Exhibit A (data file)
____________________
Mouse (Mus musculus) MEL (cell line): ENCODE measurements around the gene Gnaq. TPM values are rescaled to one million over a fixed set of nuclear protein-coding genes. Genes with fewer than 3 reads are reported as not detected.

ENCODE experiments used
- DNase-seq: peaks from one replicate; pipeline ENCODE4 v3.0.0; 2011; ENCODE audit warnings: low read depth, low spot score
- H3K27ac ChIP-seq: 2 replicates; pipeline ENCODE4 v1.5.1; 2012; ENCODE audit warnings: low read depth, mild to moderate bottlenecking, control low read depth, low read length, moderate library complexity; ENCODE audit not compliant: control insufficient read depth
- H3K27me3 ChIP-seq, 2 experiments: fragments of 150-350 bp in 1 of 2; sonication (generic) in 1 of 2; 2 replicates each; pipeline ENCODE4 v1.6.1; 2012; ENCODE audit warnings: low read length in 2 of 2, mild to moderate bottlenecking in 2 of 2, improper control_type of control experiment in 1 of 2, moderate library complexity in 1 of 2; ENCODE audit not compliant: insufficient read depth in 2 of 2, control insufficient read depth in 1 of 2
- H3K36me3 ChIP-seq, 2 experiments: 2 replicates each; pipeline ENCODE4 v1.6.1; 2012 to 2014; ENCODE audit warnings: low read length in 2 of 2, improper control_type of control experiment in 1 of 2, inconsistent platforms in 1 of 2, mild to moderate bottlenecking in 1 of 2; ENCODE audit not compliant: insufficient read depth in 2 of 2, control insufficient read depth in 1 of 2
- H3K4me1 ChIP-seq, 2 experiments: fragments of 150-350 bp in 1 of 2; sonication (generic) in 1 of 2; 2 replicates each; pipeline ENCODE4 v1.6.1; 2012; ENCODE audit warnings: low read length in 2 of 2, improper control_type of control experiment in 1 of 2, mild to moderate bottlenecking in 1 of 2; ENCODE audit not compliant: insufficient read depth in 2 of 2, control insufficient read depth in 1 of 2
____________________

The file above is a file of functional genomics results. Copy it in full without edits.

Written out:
Mouse (Mus musculus) MEL (cell line): ENCODE measurements around the gene Gnaq. TPM values are rescaled to one million over a fixed set of nuclear protein-coding genes. Genes with fewer than 3 reads are reported as not detected.

ENCODE experiments used
- DNase-seq: peaks from one replicate; pipeline ENCODE4 v3.0.0; 2011; ENCODE audit warnings: low read depth, low spot score
- H3K27ac ChIP-seq: 2 replicates; pipeline ENCODE4 v1.5.1; 2012; ENCODE audit warnings: low read depth, mild to moderate bottlenecking, control low read depth, low read length, moderate library complexity; ENCODE audit not compliant: control insufficient read depth
- H3K27me3 ChIP-seq, 2 experiments: fragments of 150-350 bp in 1 of 2; sonication (generic) in 1 of 2; 2 replicates each; pipeline ENCODE4 v1.6.1; 2012; ENCODE audit warnings: low read length in 2 of 2, mild to moderate bottlenecking in 2 of 2, improper control_type of control experiment in 1 of 2, moderate library complexity in 1 of 2; ENCODE audit not compliant: insufficient read depth in 2 of 2, control insufficient read depth in 1 of 2
- H3K36me3 ChIP-seq, 2 experiments: 2 replicates each; pipeline ENCODE4 v1.6.1; 2012 to 2014; ENCODE audit warnings: low read length in 2 of 2, improper control_type of control experiment in 1 of 2, inconsistent platforms in 1 of 2, mild to moderate bottlenecking in 1 of 2; ENCODE audit not compliant: insufficient read depth in 2 of 2, control insufficient read depth in 1 of 2
- H3K4me1 ChIP-seq, 2 experiments: fragments of 150-350 bp in 1 of 2; sonication (generic) in 1 of 2; 2 replicates each; pipeline ENCODE4 v1.6.1; 2012; ENCODE audit warnings: low read length in 2 of 2, improper control_type of control experiment in 1 of 2, mild to moderate bottlenecking in 1 of 2; ENCODE audit not compliant: insufficient read depth in 2 of 2, control insufficient read depth in 1 of 2